Don't get me wrong -- I did enjoy myself, and there were some really interesting things discussed. But I just kept wondering what the point of it all was. Who really cares whether or not 'face' is a real concept, or whether it's the same across cultures. Of course there are practical implications for it all -- such as teaching people how to be polite in other cultures, countries, and languages -- but in the long run, is it really going to matter whether or not our theory of politeness accurately reflects the way things are? It's like the classic question about the chicken and the egg -- you know, which one came first? Why does it matter? It might be interesting to theorize how things happened, but in the long run, it really doesn't make any difference which was first, because they're both here now. If we actually knew for certain that it was the chicken that came first, how would that change the way we do anything?

The older I get, the more of a pragmatist I become. And modern academia is really no place for a pragmatist.

Anyway, on a bit of a happier note, I'd like to recommend Walter E. Williams's online 'course' (a series of 10 articles) entitled "Economics for the Citizen." Dr. Williams had last fall semester off from teaching at George Mason University, so he wrote up this series of 10 articles to try and teach some basic economics for the average citizen. Very interesting stuff. Between Walter Williams and Thomas Sowell, I sometimes wonder if I shouldn't have gone into economics. (Don't worry - I'm just kidding.)

Oh yeah, and I found out the other day that Jonathan Culpeper will be supervising my dissertation. I'm excited about that, since I'm using his framework on characterization for my dissertation. That, and I just generally like Jonathan. My dissertation, by the way (or, incidentally), is about the characterization of James and Lily Potter in the Harry Potter series.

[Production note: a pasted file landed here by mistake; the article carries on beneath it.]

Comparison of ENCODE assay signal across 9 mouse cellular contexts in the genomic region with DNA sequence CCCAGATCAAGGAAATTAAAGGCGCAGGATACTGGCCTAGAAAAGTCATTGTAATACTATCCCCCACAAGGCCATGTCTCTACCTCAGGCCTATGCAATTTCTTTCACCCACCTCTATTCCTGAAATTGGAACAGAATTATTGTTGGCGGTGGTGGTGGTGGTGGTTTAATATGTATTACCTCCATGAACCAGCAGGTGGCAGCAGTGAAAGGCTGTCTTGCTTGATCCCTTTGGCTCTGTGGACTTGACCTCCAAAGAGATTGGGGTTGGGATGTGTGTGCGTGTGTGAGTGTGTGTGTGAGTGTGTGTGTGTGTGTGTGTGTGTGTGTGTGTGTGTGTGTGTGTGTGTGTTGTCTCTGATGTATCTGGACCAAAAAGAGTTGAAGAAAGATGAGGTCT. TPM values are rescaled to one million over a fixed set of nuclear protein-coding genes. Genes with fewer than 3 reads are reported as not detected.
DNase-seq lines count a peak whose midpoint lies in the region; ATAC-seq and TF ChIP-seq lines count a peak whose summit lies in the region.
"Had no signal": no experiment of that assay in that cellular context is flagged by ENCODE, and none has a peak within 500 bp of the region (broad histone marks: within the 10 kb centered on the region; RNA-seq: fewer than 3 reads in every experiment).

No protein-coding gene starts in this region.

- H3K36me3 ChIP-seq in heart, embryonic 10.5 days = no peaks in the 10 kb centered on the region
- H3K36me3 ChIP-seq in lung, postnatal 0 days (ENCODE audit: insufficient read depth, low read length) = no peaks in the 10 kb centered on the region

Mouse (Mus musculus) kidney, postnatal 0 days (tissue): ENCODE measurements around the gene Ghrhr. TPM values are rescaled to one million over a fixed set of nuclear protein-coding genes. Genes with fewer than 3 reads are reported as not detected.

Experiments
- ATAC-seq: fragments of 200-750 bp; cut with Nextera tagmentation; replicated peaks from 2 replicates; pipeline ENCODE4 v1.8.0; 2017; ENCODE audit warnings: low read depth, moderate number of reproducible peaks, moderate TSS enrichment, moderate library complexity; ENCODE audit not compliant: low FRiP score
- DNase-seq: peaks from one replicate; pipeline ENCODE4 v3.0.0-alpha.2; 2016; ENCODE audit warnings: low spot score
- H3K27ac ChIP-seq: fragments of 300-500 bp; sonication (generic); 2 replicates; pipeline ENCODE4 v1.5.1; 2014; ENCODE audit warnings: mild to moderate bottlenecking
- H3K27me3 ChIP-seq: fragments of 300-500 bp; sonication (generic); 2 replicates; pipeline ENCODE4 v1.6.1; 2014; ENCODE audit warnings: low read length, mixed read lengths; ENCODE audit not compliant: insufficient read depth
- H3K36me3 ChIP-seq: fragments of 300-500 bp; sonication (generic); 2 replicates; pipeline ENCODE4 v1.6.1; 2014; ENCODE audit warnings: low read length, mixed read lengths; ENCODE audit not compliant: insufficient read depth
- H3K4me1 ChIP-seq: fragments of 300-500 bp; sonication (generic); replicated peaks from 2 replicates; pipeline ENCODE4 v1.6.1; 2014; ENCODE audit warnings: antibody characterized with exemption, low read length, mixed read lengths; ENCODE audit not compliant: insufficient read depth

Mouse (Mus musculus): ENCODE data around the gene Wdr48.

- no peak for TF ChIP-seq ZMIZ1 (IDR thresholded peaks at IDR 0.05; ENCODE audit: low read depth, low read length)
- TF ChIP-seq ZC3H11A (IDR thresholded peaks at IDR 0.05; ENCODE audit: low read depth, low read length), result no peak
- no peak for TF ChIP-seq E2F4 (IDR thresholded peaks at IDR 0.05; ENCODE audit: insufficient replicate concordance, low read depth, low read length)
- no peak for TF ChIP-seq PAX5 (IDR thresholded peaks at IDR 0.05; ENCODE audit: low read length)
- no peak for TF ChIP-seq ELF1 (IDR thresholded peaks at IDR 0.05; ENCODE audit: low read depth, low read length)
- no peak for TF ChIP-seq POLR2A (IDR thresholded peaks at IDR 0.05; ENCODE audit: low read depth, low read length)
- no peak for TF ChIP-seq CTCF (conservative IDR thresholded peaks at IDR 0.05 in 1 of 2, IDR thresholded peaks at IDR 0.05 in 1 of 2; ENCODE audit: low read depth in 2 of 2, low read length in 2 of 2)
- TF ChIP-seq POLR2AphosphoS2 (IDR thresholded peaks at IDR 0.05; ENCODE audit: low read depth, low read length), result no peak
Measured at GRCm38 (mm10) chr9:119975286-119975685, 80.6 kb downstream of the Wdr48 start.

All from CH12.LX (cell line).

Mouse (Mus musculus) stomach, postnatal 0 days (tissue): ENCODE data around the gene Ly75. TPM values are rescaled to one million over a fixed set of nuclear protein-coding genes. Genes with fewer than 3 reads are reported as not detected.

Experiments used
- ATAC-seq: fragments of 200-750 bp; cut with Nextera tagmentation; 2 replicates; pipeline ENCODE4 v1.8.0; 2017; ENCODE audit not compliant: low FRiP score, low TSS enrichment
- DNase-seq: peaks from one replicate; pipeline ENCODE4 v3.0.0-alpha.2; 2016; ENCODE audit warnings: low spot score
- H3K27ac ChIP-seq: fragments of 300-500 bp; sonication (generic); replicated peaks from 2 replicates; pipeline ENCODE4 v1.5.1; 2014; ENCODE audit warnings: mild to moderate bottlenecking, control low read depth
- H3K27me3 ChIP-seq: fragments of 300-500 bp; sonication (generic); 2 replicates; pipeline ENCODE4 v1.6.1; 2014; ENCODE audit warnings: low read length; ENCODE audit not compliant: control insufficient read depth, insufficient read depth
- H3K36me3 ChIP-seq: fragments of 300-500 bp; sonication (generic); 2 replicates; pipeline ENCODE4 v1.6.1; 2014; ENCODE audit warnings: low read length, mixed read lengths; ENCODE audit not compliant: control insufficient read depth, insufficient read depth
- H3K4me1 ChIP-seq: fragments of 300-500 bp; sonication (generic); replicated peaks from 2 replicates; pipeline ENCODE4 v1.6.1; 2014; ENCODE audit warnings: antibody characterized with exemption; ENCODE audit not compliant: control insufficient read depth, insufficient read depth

I ask a simple question, and I get a parade. (30 points)

Monday, March 7, 2005

the latest update

I just got thinking about my blog today and realized how long it's been since I posted anything (a whole week! how could I?), so I thought I'd post a little something.

I'm currently listening to today's Rush Limbaugh Show, with Walter E. Williams guest hosting. He's "interviewing" Thomas Sowell over the phone, and it's been fascinating. These are two of my favorite columnists ever. Very clear thinkers, and very clear writers. It makes me wonder sometimes if I shouldn't have gone into Economics instead. To view their columns, use these links: Walter E. Williams ~*~ Thomas Sowell.

Also, while at the British Museum recently, I was struck once more by the nature of Egyptian hieroglyphs. So I have taken it upon myself to learn some Ancient Egyptian. This is proving a bit difficult at the moment. I've got little flash cards for the 'alphabet' glyphs (the ones that stand for just one letter - this is how they 'spell' your name in Egyptian at places like this). But the other characters have been difficult to work with - on one site, the glyphs are too small to be able to really reproduce them (which is the only way I manage to learn things), and another site doesn't have the transcription for them (so that I know roughly how to pronounce them). Plus, all of the sites I've found use a completely different set of glyphs once they get past the 'alphabet', so there's no way to compare them and find missing information from one site on the next. I'm thinking I may have to wait until I get home and buy a real textbook for it before I really make much headway. I also want to learn Akkadian cuneiform sometime soon. I have mused many times that if I were not in stylistics, I would want to be in historical linguistics, reconstructing ancient languages.

Lately, I've been watching more Strong Bad Emails. I'd really quite forgotten about Strong Bad and Homestar Runner, until Katie visited. After watching a few with her, I remembered how hilarious they are. And then I played Peasant's Quest on the games page -- too fun! I strongly recommend that you check it out. Play Peasant's Quest ~*~ Peasant's Quest Walkthrough

Run the straight race through God's good grace. (20 points, plus another 20 for a movie it's in)

Tuesday, March 1, 2005

London trip

All around the cathedral the saints and apostles look down as she sells her wares. (10 points)